• Marine fish, algae and invertebrate invasive alien species (IAS) data from Akrotiri and Dhekelia, Cyprus. Data were collected during an 19-month monitoring period starting in February 2017 and ending in September 2018. Sampling occurred seasonally, approximately once every 3 months, and used an underwater visual census (UVC) method. The UVC involved divers swimming at a steady pace along three 25m transects, with each transect separated by a 5m gap. The transects were randomly placed, covering a variety of habitats such as seagrass beds and rocky habitats where possible. Fish species were recorded and abundance estimated within 2.5m on each side of the transect. Benthic species (algae and invertebrates) were recorded from quadrats placed every 1m along each 25m transect. Sampling carried out by the University of Cyprus and volunteer divers from the Western Sovereign Base Area Sub Aqua Club as part of a Defra Darwin Initiative Plus project to ascertain baseline data on native and non-native marine species in the Sovereign Base Area of Akrotiri. Full details about this dataset can be found at https://doi.org/10.5285/519d42bf-51cc-42a4-8673-5f2044cfa19a

  • These spatial layers quantify the predicted habitat suitability for Rhododendron ponticum across Scotland. These layers were developed with reference to this species role as reservoir host for Phytophthora plant pathogens, but should have value for management of Rhododendron ponticum as a problematic invasive species. The models were developed by combining biological records of R. ponticum with climate, soil, elevation and woodland cover data. The dataset contains averaged estimates for R. ponticum presence, associated standard deviation for each estimate and locations where environmental conditions in the study region strayed too far from the training set data. This research was funded by the Scottish Government under research contract CR/2008/55, 'Study of the epidemiology of Phytophthora ramorum and Phytophthora kernoviae in managed gardens and heathlands in Scotland' and involved collaborators from St Andrews University, Science and Advice for Scottish Agriculture (SASA), Scottish Natural Heritage (SNH), Forest Research, Forestry Commission and Centre for Ecology & Hydrology (CEH). Full details about this dataset can be found at https://doi.org/10.5285/b984a173-8d80-4781-8a53-bef7bcb0d198

  • This dataset contains the number and fork length of Aphanius fasciatus and Gambusia holbrooki individuals caught in traps within pools and channels in Akrotiri SBA, Cyprus between 26th February 2018 and 19th March 2019. Fish were collected from submerged and semi-submerged traps within six pools and three channels within the lake approximately every two weeks before being measured, sexed as obvious males and then released. Traps were deployed for 24 hours before data were collected. Water temperature, dissolved oxygen and conductivity were also measured. Data were collected as part of a Defra Darwin Initiative Plus project to ascertain baseline data on native and non-native fish populations in the Sovereign Base Area of Akrotiri. Full details about this dataset can be found at https://doi.org/10.5285/ad7068c3-5225-437a-ae58-8422cb7e3454

  • The dataset consists of location records of the Harlequin ladybird (Harmonia axyridis) in the UK. The records span from 2004 to 2016 with three records from 2003. Records were collected from several sources with the majority coming from online recording via the Harlequin Ladybird Survey website, the UK Ladybird Survey website and the iRecord Ladybird app. Other records have come from coleopterists and from a data call for the most recent ladybird atlas (e.g. local record centres, natural history societies, county Coleoptera recorders). The records include location, date and vice county, as well as life stage and colour form where available. The arrival of the Harlequin ladybird has provided a unique opportunity to study the spread of an invasive animal from the start of the invasion process. The advancements in modern technology, in particular the internet, has also provided new opportunities for recording and has enabled engagement with a far wider audience than was previously possible. This has allowed the ladybird surveys to deal efficiently with large volumes of data and verify and validate submitted records quickly. The data authors are extremely grateful to the many thousands of people across Britain who have contributed their ladybird findings to the UK Ladybird Survey. Full details about this dataset can be found at https://doi.org/10.5285/70ee24a5-d19c-4ca8-a1ce-ca4b51e54933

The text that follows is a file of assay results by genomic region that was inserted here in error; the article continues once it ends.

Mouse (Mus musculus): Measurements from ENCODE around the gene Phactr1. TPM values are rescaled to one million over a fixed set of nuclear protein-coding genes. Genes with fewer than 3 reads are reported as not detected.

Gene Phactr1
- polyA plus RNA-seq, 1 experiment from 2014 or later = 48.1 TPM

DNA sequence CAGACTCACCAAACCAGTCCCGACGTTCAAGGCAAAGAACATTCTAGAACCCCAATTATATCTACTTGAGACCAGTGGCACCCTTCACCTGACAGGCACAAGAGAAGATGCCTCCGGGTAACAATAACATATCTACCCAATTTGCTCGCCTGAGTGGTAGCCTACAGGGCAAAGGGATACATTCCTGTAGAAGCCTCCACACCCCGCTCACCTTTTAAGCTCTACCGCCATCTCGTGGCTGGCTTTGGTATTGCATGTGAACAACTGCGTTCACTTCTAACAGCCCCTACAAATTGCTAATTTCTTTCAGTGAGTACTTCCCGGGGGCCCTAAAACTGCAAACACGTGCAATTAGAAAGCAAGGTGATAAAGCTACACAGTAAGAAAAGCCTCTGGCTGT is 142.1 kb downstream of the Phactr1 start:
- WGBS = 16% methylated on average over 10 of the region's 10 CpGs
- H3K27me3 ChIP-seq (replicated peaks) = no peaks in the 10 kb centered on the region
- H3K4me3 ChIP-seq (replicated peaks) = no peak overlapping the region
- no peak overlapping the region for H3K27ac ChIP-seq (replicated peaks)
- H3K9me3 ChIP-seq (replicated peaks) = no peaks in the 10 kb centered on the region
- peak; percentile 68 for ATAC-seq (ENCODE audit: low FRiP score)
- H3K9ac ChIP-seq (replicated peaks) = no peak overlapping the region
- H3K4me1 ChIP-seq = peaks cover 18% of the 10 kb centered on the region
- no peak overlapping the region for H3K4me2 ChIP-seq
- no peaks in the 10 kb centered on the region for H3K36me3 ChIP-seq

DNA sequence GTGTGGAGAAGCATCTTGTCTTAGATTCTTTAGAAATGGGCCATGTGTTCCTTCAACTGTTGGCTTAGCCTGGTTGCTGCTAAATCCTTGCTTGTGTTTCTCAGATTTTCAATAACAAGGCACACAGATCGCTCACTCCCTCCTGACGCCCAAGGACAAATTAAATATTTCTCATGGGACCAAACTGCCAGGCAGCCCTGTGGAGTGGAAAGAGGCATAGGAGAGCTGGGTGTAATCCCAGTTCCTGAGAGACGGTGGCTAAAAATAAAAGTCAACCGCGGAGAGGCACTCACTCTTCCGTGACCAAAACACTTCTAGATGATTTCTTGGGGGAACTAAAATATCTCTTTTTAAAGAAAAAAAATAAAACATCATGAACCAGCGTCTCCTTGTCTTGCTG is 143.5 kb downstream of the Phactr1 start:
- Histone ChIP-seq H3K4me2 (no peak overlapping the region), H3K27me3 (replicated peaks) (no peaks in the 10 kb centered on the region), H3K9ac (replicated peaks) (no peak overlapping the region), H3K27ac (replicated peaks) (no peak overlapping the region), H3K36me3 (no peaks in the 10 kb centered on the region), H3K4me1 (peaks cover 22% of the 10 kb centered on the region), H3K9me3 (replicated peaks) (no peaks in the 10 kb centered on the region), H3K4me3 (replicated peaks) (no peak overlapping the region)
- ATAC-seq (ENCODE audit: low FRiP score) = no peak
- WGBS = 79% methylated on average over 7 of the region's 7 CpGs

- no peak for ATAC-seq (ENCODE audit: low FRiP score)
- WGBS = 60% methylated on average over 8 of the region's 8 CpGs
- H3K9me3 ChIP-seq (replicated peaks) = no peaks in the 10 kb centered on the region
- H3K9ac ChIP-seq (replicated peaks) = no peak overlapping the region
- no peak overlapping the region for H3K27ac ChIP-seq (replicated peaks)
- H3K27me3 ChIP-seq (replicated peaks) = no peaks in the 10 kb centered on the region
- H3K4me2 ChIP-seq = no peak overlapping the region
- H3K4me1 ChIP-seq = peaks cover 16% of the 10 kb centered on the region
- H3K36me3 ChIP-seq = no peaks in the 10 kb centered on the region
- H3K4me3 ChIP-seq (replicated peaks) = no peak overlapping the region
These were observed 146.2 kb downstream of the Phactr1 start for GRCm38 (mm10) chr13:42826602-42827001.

• This data set describes the seed dispersal process of both invaded (presence of Linepithema humile) and non-invaded (absence of L. humile) ant communities. Data were collected from four field sites in and around Girona (41.9794° N, 2.8214° E), Northern Spain, during the summer months of 2014 (June-July) and 2015 (July-September). Experiment 1: Ant community structure of both invaded and non-invaded ant communities was determined using a series of pitfall and baiting traps. Experiment 2: Ant communities were presented with seeds (from eight plant species) via a cafeteria setup and the rate of removal was measured over 24 hours. Experiment 3: A series of 30.25 m2 grids were setup to determine the density (number of nests and number of foraging trails) of both invasive L. humile and native Pheidole pallidula ant species. Experiment 4: Seeds were presented to nests of both the invasive L. humile and native P. pallidula ant species, after 72 hours nests were excavated and the seeds were retrieved. Data was collected from all four experiments to test hypothesis about the dispersal ability of the dominant seed dispersing ant species in both invaded and non-invaded ant communities. Funding was received from a NERC-Case studentship (NE/K007076/1) and COST Action TD1209 (ECOST-STSM-TD1209: 070915-062123, 010715-062122, and 160614-046307) grant. Data provided in its raw format. Full details about this dataset can be found at https://doi.org/10.5285/375d5ea7-db23-408a-b8b3-1d4210256868

  • This dataset comprises forest stand and species occurrence data for a selection of non-native species collected in the UK Sovereign Base Areas (SBA) of Cyprus in October 2015 and March 2017, with a particular focus on the area surrounding Lake Akrotiri in the Western SBA. The main focus for mapping was stands of Acacia saligna, Casuarina cunninghamiana, the eucalypts Eucalyptus camaldulensis and E. gomphocephala, and the forb Symphyotrichum squamatum. The typical accuracy of data capture was around 10-15 m precision, varying according to the presence of forest canopy. Full details about this dataset can be found at https://doi.org/10.5285/7c84e06d-bb1a-4aac-b1d7-33c11310d8a0